# Thread: System of nonlinear equations

1. ## System of nonlinear equations

So I have that $\displaystyle xy + 4xz - A = 0, \lambda y + 4\lambda z - yz = 0, \lambda x - xz = 0, 4\lambda x - xy = 0$ and I want to solve for $\displaystyle x,y,z,\lambda$ in terms of $\displaystyle A$, but I am absolutely stuck and do not know how to solve this system of equations, any help would be appreciated.

Everytime I attempt to solve I get $\displaystyle z = \lambda$, which screws up my calculations (at least the way that I attempted)

2. Well, the equation $\displaystyle \lambda x-xz=0=x(\lambda-z)$ has only two possibilities: $\displaystyle x=0$ or $\displaystyle \lambda=z.$ That's simply a requirement of your system.

I was thinking along the lines of quadratic forms and diagonalization of matrices, but the four matrices associated with your quadratic system do not commute, so you can't simultaneously diagonalize them.

3. The third equation will factorize as $\displaystyle x(\lambda-z)=0$ implying that either $\displaystyle x=0$, or $\displaystyle z=\lambda.$

Substituting $\displaystyle z=\lambda$ into the first and second equations leads to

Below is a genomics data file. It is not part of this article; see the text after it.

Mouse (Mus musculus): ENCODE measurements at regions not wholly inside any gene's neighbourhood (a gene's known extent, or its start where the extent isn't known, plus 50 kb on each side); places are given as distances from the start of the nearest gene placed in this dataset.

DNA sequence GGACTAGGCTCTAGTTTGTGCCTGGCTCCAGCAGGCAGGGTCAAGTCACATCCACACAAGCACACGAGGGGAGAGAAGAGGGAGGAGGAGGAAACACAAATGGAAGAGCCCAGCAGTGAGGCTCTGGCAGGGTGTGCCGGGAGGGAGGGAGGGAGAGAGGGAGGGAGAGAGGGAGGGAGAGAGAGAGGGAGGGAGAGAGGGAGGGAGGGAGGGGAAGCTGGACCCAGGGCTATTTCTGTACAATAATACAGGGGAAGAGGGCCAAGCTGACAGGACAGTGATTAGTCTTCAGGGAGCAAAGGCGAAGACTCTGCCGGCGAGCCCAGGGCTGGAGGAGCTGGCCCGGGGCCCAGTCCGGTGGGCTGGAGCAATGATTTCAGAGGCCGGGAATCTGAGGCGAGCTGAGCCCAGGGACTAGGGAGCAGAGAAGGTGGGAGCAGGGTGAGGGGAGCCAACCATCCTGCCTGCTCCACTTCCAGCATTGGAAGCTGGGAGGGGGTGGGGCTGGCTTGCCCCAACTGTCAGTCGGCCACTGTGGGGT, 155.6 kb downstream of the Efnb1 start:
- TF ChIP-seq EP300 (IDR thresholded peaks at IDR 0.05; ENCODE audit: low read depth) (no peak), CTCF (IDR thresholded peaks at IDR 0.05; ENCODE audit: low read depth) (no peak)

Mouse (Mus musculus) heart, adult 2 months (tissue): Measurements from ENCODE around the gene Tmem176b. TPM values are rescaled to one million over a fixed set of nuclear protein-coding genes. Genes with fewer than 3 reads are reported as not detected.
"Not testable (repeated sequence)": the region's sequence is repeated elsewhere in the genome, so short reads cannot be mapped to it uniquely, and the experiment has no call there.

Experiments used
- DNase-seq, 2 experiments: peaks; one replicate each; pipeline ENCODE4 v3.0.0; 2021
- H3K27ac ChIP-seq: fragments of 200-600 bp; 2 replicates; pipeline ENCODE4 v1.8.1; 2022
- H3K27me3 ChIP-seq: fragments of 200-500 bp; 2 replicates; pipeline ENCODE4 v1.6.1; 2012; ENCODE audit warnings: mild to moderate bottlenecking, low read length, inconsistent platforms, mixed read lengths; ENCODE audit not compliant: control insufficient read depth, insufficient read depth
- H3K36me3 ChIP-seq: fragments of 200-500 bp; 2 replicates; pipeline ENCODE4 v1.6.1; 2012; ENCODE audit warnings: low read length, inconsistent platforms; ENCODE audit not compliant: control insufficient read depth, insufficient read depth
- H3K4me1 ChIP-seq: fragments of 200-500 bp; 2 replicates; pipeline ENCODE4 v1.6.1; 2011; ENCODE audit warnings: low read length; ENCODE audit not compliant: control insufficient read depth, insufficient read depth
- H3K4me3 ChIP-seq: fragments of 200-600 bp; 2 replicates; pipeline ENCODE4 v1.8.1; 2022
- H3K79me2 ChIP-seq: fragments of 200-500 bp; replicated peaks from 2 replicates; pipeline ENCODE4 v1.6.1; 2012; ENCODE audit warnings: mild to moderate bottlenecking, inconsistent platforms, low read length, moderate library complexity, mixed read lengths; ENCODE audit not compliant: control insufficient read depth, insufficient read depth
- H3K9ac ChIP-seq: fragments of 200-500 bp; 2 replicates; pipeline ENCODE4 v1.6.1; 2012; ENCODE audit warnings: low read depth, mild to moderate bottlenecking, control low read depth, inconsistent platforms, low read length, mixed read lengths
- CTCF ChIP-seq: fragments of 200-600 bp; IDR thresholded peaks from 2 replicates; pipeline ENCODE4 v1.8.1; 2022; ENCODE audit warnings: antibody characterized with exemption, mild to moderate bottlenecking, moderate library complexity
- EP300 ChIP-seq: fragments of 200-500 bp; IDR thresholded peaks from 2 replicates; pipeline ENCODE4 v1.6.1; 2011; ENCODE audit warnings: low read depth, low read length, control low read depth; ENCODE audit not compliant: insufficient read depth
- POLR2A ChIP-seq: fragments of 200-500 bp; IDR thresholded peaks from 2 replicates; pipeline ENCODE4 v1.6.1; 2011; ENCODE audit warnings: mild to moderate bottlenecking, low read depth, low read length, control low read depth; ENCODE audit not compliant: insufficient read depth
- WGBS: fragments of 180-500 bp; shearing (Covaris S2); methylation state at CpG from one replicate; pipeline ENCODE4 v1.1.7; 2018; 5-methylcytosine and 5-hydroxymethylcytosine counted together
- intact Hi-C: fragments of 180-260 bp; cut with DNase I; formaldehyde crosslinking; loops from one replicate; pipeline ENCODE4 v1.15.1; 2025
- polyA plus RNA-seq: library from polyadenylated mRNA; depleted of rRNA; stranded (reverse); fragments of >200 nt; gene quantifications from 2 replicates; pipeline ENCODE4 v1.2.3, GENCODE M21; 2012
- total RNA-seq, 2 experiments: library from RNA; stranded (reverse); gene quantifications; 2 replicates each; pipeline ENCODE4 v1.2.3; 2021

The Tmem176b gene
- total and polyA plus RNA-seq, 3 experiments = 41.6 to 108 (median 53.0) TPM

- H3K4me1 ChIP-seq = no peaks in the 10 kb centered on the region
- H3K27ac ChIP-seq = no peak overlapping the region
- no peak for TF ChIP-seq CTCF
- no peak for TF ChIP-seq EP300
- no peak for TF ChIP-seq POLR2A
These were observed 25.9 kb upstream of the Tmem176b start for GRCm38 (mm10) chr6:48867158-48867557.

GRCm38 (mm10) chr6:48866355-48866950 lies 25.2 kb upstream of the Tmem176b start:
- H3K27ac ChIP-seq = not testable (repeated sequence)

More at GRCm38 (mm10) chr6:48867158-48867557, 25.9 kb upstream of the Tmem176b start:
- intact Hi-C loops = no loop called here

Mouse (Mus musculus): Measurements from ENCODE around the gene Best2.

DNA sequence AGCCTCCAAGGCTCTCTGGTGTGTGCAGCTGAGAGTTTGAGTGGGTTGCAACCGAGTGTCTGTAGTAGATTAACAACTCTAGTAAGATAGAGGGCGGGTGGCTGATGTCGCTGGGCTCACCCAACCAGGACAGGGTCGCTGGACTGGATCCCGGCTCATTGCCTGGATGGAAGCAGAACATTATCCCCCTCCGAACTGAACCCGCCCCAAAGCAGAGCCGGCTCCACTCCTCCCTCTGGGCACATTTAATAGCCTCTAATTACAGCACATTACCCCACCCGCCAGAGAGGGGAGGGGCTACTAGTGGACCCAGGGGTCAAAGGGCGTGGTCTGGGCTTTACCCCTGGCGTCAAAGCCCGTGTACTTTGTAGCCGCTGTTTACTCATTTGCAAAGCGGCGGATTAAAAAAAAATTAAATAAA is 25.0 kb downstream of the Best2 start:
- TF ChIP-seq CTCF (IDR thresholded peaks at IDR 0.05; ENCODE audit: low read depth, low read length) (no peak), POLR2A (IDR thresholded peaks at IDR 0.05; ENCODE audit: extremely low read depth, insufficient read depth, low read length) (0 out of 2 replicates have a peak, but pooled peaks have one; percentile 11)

$\displaystyle xy+4\lambda x=A,\quad \lambda y + 4\lambda^{2}-\lambda y=0,$ from which (the second of these), $\displaystyle \lambda$ (and therefore) $\displaystyle z$ are both zero.
Substitution of these values into the first and fourth equations produces $\displaystyle xy=A$ and $\displaystyle xy=0$ implying that $\displaystyle A=0.$ That leaves us with $\displaystyle xy=0$ from which one or the other is zero and the other is indeterminate.
That gives us two solution sets for $\displaystyle (x,y,z,\lambda),$ either $\displaystyle (\mbox{indeterminate},0,0,0)$ or $\displaystyle (0,\mbox{indeterminate},0,0).$

Moving to the other possibility $\displaystyle x=0,$ substitution into the first equation implies that $\displaystyle A=0$ (again) while the second equation remains as is. (The fourth equation becomes 0=0).
For that second equation you can let any two of $\displaystyle y,z,\mbox{ or }\lambda$ take arbitrary (independent) values and solve for the third in terms of these.